The presenting symptomatology of shunt infection can vary depending on the age and weight of the patient and can range from subtle shunt malfunction (e.g., decreased school performance, loss of desire to play) to septic shock in very-low-weight preterm infants.
- Shunt malfunction most common: Presenting symptoms are those of shunt malfunction in up to 65% of patients. Infected shunts can present with evidence of distal catheter malfunction, with ventricular enlargement, and in many cases with fluid accumulation along the shunt tract as CSF tries to find a diversion path. During the early stages of this process, the CSF analysis and cultures from the shunt reservoir may remain normal. Gradually the distal slits, if present, become filled with protein exudate that tethers the catheter to the surrounding omentum. This can cause resistance when the catheter is pulled from the abdominal cavity.
- Systemic signs of infection: Systemic signs include irritability and fever.
- Cutaneous signs of shunt infection: Wound dehiscence and tenderness along the subcutaneous shunt tract are typical signs of a chronically infected shunt. Wounds may break down with exposure of shunt hardware and purulent discharge, and in some severe cases the skin flap over a valve may become necrotic.
- Abdominal pseudocyst: The formation of abdominal pseudocysts, which present with mass effect and abdominal distension, can be the presenting sign of a shunt infection.
- Acute abdomen: It is not infrequent to find that children with a shunt who were operated on because of the suspicion of acute abdominal pathology (e.g., appendicitis) actually have a shunt infection with bacteria-laden CSF draining into the peritoneum (127, 140).
- Spread of infection to CNS: The progression of an infected shunt system to serious meningitis/ventriculitis, brain abscess, and/or empyema is now rather rare, as awareness of these complications has led to earlier diagnosis (87).
Patterns of evolution
- Early infection after implantation: Wound dehiscence usually presents within 7–10 days after implantation of a shunt if it is to occur. It is not rare to find wound edges that open immediately after removal of suture material. In this case it is assumed that the shunt hardware became inoculated with skin bacteria (usually Staphylococci) at the time of insertion and that host mechanisms and prevention strategies failed to minimize bacterial growth.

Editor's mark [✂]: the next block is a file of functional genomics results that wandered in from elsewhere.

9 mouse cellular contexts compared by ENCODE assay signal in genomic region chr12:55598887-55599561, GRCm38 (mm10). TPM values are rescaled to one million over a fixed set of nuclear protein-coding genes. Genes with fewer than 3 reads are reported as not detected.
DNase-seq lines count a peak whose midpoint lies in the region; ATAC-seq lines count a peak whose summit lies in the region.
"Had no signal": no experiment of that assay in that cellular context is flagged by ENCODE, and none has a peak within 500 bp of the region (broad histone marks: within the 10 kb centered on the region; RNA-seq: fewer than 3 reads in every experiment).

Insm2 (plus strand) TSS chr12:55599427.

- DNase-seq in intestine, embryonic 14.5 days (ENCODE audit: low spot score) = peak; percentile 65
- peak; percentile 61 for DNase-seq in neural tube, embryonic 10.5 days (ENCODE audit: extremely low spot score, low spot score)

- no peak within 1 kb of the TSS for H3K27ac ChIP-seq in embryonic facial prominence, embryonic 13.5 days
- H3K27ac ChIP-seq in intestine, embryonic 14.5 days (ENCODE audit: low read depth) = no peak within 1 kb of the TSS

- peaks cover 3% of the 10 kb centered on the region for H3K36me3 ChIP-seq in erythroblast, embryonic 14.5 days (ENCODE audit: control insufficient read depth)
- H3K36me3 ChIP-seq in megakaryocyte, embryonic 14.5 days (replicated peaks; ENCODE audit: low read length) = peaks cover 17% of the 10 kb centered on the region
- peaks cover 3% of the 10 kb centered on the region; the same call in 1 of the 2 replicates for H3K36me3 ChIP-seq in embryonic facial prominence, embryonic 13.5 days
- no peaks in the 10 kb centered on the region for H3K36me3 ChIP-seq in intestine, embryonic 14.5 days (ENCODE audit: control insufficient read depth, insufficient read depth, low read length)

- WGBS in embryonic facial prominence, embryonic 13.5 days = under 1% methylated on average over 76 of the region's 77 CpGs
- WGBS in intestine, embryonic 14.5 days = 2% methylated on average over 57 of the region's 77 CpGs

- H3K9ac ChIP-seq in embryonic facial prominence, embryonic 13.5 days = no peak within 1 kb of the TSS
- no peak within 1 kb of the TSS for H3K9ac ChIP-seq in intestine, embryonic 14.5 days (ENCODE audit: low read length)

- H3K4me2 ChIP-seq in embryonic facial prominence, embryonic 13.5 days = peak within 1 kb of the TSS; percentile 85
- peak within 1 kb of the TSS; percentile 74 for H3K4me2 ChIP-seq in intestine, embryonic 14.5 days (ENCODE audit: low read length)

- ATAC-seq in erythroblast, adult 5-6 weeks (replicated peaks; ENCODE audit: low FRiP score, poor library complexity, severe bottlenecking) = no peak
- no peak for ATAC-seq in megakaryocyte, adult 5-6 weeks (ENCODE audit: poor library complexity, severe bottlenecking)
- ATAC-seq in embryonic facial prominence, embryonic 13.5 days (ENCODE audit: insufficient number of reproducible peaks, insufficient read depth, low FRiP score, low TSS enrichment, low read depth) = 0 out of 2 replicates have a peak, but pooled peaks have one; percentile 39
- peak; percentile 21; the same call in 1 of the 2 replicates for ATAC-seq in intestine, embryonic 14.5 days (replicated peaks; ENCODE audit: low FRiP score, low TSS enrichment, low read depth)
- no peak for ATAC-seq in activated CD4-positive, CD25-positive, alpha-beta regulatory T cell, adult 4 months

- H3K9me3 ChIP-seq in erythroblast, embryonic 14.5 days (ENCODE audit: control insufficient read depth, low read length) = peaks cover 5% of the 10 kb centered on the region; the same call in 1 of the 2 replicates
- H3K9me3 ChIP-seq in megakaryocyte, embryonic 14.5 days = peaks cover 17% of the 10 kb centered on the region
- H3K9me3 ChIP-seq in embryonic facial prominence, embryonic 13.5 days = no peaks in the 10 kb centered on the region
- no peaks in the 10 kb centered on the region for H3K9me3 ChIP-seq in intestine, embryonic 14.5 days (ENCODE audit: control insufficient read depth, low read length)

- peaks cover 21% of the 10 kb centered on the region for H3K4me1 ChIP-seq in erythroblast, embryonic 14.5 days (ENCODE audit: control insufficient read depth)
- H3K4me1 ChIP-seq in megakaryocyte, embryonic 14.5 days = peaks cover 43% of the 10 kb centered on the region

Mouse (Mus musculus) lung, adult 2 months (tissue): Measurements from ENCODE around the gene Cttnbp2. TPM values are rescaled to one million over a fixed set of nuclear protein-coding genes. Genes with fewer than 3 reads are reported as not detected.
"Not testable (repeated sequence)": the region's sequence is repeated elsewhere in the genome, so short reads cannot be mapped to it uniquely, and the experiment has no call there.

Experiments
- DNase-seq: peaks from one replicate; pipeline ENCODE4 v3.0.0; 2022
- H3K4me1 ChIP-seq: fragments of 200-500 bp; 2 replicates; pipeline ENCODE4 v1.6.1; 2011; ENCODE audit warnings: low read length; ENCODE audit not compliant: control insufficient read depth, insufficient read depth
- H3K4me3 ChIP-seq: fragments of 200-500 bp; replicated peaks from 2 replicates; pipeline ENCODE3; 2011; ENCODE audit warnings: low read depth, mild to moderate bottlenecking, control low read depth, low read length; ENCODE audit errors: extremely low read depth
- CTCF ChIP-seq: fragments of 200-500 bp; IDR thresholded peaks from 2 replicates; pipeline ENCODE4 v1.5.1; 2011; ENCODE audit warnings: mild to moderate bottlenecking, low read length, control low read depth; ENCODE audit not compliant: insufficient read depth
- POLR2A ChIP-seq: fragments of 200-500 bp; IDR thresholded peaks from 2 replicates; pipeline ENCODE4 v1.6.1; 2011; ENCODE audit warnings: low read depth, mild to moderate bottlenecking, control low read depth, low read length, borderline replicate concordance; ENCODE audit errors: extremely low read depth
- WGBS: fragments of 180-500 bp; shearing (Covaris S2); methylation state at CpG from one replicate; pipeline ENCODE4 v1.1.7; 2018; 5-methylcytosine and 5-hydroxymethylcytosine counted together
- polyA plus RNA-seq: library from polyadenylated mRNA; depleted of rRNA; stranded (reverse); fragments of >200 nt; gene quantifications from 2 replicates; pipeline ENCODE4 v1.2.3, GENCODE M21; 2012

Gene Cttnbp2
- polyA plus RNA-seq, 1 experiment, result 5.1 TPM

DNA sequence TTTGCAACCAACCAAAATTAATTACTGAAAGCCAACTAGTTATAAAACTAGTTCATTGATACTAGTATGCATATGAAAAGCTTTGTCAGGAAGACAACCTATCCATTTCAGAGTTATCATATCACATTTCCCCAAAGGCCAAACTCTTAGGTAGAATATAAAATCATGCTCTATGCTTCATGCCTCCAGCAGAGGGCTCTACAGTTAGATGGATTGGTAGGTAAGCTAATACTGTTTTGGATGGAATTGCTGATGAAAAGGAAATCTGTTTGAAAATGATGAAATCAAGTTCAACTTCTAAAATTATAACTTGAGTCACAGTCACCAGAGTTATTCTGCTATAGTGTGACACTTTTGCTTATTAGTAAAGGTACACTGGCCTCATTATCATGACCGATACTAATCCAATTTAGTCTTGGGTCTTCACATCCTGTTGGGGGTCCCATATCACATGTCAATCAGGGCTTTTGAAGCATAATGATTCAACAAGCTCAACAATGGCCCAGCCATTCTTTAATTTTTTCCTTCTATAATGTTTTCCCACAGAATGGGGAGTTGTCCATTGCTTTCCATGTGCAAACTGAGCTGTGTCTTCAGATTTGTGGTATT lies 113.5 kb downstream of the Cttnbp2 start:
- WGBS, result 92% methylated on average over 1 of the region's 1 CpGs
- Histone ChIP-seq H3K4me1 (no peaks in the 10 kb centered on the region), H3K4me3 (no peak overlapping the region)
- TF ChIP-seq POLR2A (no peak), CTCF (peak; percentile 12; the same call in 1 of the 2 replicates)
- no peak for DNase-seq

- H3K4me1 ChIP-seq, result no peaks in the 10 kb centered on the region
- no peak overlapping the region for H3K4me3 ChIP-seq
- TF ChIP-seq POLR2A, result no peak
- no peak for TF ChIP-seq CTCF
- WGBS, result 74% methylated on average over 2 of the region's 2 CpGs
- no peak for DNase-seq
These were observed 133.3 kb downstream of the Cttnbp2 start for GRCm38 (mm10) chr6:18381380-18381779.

- Intermediate infections after implantation: In this period, which can extend for 180 days after implantation, an infection will present with signs and symptoms of a shunt malfunction, evidence of wound and shunt tract tenderness, or only patient irritability associated with fever.
- Long delay after implantation: Shunts that have been implanted for years without previous evidence of infection can suddenly become infected. Reasons for this phenomenon may be an associated systemic infection that colonized the shunt via the bloodstream or a localized infection that spread to the shunt hardware (e.g., skin ulcers, tracheostomy and gastrostomy sites, skin cellulitis). In many cases, however, an associated infection is not demonstrated, leading to the hypothesis that microorganisms either found their way from the dermal layers to the shunt or inoculated the shunt materials at the time of insertion and lay dormant until the host defenses gave way to allow for increased bacterial activity.
Evaluation at Presentation
- See EVALUATION